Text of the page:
The resolution of the in pari delicto defense requires the Court to engage in “an essentially equitable and necessarily factbound apportionment of responsibility” among Mr. Meisner, the Debtor, and other insiders of the Debtor. Pearlman v. Alexis, 2009 WL 3161830, 2009 U.S. Dist. LEXIS 88546 (S.D.Fla. Sept. 25, 2009). It is not appropriate to engage in such an analysis at this stage of the litigation.
Statute of Limitations
CCIP argues that the Trustee's claims for professional negligence and aiding and abetting breach of fiduciary duty both fall under the two year statute of limitations for professional malpractice claims provided by Florida Statutes § 95.11(4)(a). CCIP argues that this two year period began to run on October 17, 2005, the date of the financial statement provided by KGLC to the Debtor, and that it thus expired in October 2007, prior to the filing of this bankruptcy case. In response, the Trustee argues that the claim for aiding and abetting breach of fiduciary duty is subject to the four year statute of limitations provided for intentional torts under Florida Statutes § 95.11(3)( o ). The Trustee also argues that to the extent the two year statute of limitations for professional malpractice applies to the professional negligence or aiding and abetting breach of fiduciary duty claims, such two year period is subject to tolling as a result of the delayed discovery doctrine made applicable to professional malpractice claims under Florida Statutes § 95.11(4)(a).
 The statute of limitations is an affirmative defense. A court may grant a motion to dismiss based on the statute of limitations if the facts constituting the defense affirmatively appear on the face of the complaint and establish conclusively that the statute of limitations bars the action as a matter of law. GLK, L.P. v. Four Seasons Hotel Ltd., 22 So.3d 635, 636-37 (Fla. 3d DCA 2009).
Section 108(a) of the Bankruptcy Code provides the Trustee two years from the entry of an order for relief to bring an action so long as the applicable non-bankruptcy statute of limitations had not expired as of the petition date. This adversary proceeding was filed June 4, 2010, less than two years after the June 10, 2008 order for relief in the main bankruptcy case. So long as the applicable non-bankruptcy statutes of limitation had not run as of the petition date, May 8, 2008, this adversary proceeding is timely filed.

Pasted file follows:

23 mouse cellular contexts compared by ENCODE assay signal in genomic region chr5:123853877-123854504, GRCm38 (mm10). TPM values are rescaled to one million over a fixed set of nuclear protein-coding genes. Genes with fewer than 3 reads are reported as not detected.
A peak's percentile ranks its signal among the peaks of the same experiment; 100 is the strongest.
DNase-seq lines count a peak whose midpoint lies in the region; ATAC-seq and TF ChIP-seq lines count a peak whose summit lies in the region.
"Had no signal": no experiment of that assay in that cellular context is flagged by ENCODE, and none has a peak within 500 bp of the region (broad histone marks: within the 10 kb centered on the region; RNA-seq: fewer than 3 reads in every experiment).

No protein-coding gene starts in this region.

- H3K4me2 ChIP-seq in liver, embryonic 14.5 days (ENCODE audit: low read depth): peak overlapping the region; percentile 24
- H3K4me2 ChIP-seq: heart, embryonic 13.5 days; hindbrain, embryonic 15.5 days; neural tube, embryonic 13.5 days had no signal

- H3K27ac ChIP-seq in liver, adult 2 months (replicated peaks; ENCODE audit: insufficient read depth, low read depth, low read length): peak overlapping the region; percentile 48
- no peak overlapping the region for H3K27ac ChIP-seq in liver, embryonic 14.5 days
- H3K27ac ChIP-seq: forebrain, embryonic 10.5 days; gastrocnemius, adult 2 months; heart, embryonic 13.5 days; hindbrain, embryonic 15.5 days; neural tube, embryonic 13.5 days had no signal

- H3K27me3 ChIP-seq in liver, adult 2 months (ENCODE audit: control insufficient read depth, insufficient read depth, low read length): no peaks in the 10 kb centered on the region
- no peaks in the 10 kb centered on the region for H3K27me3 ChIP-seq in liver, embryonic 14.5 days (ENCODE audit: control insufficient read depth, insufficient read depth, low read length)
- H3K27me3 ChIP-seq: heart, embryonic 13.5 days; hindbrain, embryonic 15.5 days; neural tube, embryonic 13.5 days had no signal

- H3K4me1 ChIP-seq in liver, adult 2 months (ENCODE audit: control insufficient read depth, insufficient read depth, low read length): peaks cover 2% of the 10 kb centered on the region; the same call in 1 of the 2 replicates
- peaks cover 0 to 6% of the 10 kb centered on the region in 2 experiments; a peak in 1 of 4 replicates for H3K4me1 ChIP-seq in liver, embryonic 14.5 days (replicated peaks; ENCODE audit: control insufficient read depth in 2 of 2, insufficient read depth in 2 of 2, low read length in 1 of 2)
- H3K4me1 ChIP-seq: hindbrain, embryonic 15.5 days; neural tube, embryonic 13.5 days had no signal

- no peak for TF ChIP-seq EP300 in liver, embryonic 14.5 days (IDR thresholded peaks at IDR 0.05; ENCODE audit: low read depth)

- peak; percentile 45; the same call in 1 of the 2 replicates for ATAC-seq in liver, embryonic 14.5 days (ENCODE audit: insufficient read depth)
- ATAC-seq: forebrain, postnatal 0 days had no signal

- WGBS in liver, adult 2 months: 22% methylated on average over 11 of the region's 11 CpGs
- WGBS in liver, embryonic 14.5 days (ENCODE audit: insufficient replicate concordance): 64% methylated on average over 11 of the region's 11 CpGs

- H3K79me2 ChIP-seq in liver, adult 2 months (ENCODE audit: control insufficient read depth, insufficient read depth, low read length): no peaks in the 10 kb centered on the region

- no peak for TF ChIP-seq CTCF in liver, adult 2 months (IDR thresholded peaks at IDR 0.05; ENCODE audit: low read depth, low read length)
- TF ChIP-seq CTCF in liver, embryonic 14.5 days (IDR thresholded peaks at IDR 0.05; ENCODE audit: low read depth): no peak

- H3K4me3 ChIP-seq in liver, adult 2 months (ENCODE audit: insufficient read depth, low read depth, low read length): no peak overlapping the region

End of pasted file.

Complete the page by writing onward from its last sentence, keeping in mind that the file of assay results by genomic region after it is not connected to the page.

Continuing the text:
To the extent the four year limitations period under Florida Statutes § 95.11(3)( o ) applies to the Trustee's aiding and abetting breach of fiduciary claim, there is no dispute that such claim was timely filed here. The period began to run, at the earliest, on October 17, 2005, the date of the financial statement giving rise to the Trustee's claims. The four year period would have expired more than a year after the petition date here, making the claim timely under 11 U.S.C. § 108(a).
The two year limitation period under Florida Statutes § 95.11(4)(a) applies to the Trustee's professional negligence claim. CCIP argues that it also applies to the Trustee's claim for aiding and abetting breach of fiduciary on the ground that, in their view, such claim is tantamount to a professional malpractice claim. If the Court were to look no further than the provisions of Florida Statutes § 95.11(4)(a) and 11 U.S.C. § 108(a), in light of the applicable dates in this case, and consider only the date of the financial statement in question, the Trustee's claims would be untimely to the extent governed by the two year statute of limitations.
     However, the Court must consider when the Debtor's claims, and thus the Trustee's claims, accrued under Florida law. A cause of action accrues when the last element constituting the cause of action occurs. Fla. Stat. § 95.031(1). A statutory exception known as the “delayed discovery doctrine” applies to certain causes of action, including professional malpractice claims. Fla. Stat. § 95.11(4)(a); Davis v. Monahan, 832 So.2d 708, 710 (Fla.2002). The period of limitations for an action for professional malpractice commences when the plaintiff either discovers the cause of action or should have discovered the cause of action with the exercise of due diligence. Fla. Stat. § 95.11(4)(a). The knowledge of a corporation's directors may be imputed to the corporation. Beck v. Deloitte & Touche, 144 F.3d 732, 736 (11th Cir.1998). However, it is not appropriate to impute a particular insider's knowledge to the corporation when the insider was acting adversely to the interests of the corporation. Id. When the statute of limitations commences is a question of fact for determination by the court. Moecker v. Honeywell Int'l, Inc., 2000 WL 34361504, 2000 U.S. Dist. LEXIS 21191 (M.D.Fla. Oct. 23, 2000).
Here, when the Debtor discovered or should have discovered the falsity of the subject financial statement depends on whether Mr. Meisner's knowledge should be imputed to the Debtor. If Mr. Meisner was acting adverse to the interests of the Debtor, and thus outside the scope of his agency, imputation may not be proper. The Court analyzed identical concerns above in connection with the discussion of the in pari delicto defense. As previously stated, the allegations of the Complaint read in the light most favorable to the Trustee do not compel a finding that Mr. Meisner's knowledge should be imputed to the Debtor. Under the circumstances of this case, it is not appropriate for the Court to delve into this necessarily fact based analysis at the motion to dismiss stage. The determination of whether the Trustee's claims for professional negligence and aiding and abetting breach of fiduciary duty are time barred must be left for trial.